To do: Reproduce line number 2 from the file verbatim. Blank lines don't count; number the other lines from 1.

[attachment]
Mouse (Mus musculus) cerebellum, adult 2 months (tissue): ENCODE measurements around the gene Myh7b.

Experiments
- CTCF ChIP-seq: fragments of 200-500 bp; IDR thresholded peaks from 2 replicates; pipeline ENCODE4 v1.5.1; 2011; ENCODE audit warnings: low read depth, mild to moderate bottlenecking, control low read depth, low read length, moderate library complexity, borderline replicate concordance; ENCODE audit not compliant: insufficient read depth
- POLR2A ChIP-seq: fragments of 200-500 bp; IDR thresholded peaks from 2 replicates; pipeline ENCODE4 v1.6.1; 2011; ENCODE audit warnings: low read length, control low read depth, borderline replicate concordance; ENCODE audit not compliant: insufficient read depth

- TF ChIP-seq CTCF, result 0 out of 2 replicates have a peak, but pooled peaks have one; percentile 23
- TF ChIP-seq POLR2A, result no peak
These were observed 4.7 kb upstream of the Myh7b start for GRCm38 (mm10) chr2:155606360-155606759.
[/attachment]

Experiments